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Thursday October 24, 2013 MYT 12:00:00 AM
Thursday October 24, 2013 MYT 8:05:52 AM
by fiona chan
There’s a dating service for married people? And it’s doing well enough to expand from its American base into Japan and Hong Kong? Well, darn it, whatever happened to happily every after?
IT is a truth universally acknowledged that a single man having a meal at a restaurant will check out the hot girl sitting at the next table.
At least, that was my experience a few weekends ago, when I met up with not just one but two single male friends for brunch.
Despite the good food and good conversation (or so I thought), my friends’ attention kept drifting 10m away, to a woman wearing a tight red halterneck dress and sitting with a group of friends.
“That dress is so inappropriate for brunch,” I said in my best priggish voice.
“Huh? Quite nice, what,” one of my friends replied distractedly.
Just then, the woman – she was probably in her early 30s – stood up to greet a little boy and his father, clearly her son and her husband.
“Oh no,” I intoned with the malicious satisfaction of an ugly stepsister. “She has a kid.”
The oglers continued to ogle, unheeding.
“Did you not hear me?” I raised my voice. “She’s married! With a kid!”
My friends finally turned to look at me. “That’s okay,” one said, soothingly. “Don’t you know? The new dating barrier is two kids.”
I stared at him uncomprehendingly. He graciously explained further.
“See, last time, if you were interested in a girl but she was engaged to marry someone else, that was the end of it,” he said.
“But now, the rules have changed. ‘Engaged’ doesn’t mean ‘off the market’ – she can break off her engagement. If she’s married, she can get divorced. Even if she has one kid, it’s still fair play.
“But two kids, cannot already. Too many liabilities.”
Perhaps sensing that the explanation was falling flat, he tried to make me feel better with a friendly leer.
“That means, you are still on the market too!”
I was still unconvinced, but a bit flattered. And intrigued.
The thought of cheating on a spouse may be anathema to most people but the fact is that adultery seems to have been popping up a lot more recently.
In strait-laced Singapore, politicians, top civil servants, businessmen and even church workers have made the headlines for their extramarital affairs in the past year.
But the infidelity itself is usually not the main issue; instead, the controversy has been over “larger issues” such as corruption, underage prostitution or labour laws, while the actual deed goes largely uncommented on.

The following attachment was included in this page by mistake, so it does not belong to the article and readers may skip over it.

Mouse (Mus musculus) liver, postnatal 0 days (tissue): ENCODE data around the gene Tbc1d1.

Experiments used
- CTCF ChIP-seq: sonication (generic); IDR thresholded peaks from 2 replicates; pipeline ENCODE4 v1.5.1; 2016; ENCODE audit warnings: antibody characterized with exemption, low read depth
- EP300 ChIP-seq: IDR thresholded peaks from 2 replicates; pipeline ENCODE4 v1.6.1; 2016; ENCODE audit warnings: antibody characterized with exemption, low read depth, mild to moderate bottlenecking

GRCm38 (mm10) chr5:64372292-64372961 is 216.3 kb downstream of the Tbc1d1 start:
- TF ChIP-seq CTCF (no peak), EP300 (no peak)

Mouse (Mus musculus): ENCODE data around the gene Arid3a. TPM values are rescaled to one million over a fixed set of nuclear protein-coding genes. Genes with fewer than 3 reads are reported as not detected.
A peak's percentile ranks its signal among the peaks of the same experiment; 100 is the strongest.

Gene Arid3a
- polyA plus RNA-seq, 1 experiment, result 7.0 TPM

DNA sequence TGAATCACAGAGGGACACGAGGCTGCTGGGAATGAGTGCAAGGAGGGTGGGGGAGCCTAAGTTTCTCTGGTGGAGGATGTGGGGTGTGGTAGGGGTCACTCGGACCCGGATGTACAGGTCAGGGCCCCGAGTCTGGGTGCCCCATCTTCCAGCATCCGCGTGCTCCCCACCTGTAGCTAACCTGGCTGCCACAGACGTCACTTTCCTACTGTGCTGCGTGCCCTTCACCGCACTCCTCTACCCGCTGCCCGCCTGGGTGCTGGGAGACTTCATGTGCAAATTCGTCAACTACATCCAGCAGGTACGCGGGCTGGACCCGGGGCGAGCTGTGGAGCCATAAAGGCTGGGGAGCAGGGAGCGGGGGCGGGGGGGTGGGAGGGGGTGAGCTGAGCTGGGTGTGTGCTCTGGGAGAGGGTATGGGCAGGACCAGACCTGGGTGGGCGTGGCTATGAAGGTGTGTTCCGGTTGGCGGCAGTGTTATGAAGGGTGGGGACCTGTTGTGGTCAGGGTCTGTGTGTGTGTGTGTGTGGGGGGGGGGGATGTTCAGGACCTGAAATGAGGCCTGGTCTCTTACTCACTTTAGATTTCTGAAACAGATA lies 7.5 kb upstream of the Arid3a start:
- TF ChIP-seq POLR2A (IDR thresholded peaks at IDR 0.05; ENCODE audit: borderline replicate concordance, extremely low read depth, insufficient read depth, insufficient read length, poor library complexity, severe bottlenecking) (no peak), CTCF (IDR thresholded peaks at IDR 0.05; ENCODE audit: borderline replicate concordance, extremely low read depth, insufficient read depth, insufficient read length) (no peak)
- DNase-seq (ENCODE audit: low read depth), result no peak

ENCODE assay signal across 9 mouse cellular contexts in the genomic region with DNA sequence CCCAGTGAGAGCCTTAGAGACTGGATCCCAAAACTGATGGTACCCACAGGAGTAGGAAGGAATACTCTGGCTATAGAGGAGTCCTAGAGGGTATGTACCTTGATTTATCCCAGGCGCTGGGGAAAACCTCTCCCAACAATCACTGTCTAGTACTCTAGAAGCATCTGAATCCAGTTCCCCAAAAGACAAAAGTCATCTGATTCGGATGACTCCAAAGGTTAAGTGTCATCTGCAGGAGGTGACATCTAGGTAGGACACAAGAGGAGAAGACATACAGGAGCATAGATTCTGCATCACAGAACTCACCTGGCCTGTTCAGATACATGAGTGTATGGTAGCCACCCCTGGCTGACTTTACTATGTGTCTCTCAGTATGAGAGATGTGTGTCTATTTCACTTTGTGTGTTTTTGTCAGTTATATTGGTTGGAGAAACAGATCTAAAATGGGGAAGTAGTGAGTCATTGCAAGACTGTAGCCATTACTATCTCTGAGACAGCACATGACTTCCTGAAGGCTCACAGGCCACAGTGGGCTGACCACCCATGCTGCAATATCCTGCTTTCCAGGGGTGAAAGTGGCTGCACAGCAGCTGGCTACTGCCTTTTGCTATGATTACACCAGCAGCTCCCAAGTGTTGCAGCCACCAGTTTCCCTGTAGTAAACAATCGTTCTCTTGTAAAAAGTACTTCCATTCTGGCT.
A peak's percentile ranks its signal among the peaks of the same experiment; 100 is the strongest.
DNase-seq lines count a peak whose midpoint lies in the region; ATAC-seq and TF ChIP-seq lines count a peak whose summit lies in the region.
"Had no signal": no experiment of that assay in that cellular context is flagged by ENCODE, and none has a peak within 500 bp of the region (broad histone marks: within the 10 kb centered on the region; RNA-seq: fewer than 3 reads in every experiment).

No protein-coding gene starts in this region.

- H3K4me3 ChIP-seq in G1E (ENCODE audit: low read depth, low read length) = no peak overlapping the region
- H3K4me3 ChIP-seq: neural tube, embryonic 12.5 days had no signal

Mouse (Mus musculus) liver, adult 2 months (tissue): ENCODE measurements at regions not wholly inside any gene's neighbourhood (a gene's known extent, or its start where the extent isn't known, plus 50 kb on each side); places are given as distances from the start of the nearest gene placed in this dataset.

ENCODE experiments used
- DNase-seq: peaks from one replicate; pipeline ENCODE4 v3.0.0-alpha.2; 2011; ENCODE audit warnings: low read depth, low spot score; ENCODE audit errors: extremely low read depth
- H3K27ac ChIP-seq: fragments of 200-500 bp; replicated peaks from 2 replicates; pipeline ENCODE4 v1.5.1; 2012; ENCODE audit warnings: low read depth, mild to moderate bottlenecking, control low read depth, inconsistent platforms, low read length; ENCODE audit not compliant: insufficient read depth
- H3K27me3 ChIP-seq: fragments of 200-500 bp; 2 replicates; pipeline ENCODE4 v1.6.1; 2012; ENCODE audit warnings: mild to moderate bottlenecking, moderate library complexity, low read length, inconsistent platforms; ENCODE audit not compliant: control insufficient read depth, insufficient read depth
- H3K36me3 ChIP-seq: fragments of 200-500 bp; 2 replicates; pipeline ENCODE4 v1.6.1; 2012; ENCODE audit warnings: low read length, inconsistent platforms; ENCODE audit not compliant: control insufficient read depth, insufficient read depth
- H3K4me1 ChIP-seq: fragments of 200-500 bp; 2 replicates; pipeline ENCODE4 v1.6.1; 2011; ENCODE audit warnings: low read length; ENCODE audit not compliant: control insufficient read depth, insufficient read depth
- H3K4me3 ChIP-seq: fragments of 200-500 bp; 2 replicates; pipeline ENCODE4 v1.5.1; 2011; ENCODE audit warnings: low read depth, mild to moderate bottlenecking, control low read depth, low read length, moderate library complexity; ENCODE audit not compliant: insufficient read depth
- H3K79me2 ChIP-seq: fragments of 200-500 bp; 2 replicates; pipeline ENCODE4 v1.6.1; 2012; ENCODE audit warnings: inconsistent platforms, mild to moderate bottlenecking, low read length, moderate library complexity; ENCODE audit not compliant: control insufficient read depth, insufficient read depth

Press someone for an opinion and he might say, as many of my friends do: “Aiyah, affairs, they’re so common these days.”
It’s not just men, either.
An article in The Sunday Times last year reported that the number of unfaithful women is on the rise. One Singaporean law firm said that for every case of cheating husbands it handled in 2011, it had four cases of cheating wives.
Theories abound as to why adultery has become less taboo in Singapore.
Longer working hours lead to greater distance between spouses and more temptations in the office; greater affluence could result in both partners having the means to conduct their own discreet dalliances; even genetic influences have been blamed, with some claiming that taking on multiple partners is in our genes.
My own take is that cheating has become more common because we have allowed it to.
In my own circle, extramarital trysts and even divorces and remarriages are so far rare – at least to my knowledge – but not unheard of.
In my principled youth, I might have stridently decried all forms of unfaithfulness.
Now, with every story I hear about so-and-so doing such-and-such secretly, I become a little less surprised, a little less offended, a little more knowing, a little more accepting.
That’s why I was alarmed to hear of the recent launch in Hong Kong of Ashley Madison, a US-based dating site for married people.
While I believe people should be allowed to make their own choices in life as long as they don’t harm others, and of course, everyone might have his or her own mitigating circumstances, the mere existence and accessibility of this extramarital dating service helps to encourage cheating behaviour.
Hong Kong is Ashley Madison’s second location in North Asia. Unsurprisingly, the first is Japan – where a TV celebrity once famously said, “Adultery is our culture”.
Having witnessed this prevalent culture over the months that I’ve been in Japan, it’s become more difficult for me to joke with my friends about a trend of adultery that sees children less as victims than as potential obstacles.
I’m not idealistic, or even particularly hopeful, about any eventual decline in marital infidelity. But the least I can do is not encourage its spread by talking about adultery as though it were inevitable. – The Straits Times, Singapore/Asia News Network
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Lifestyle, adultery, infidelity, taboo
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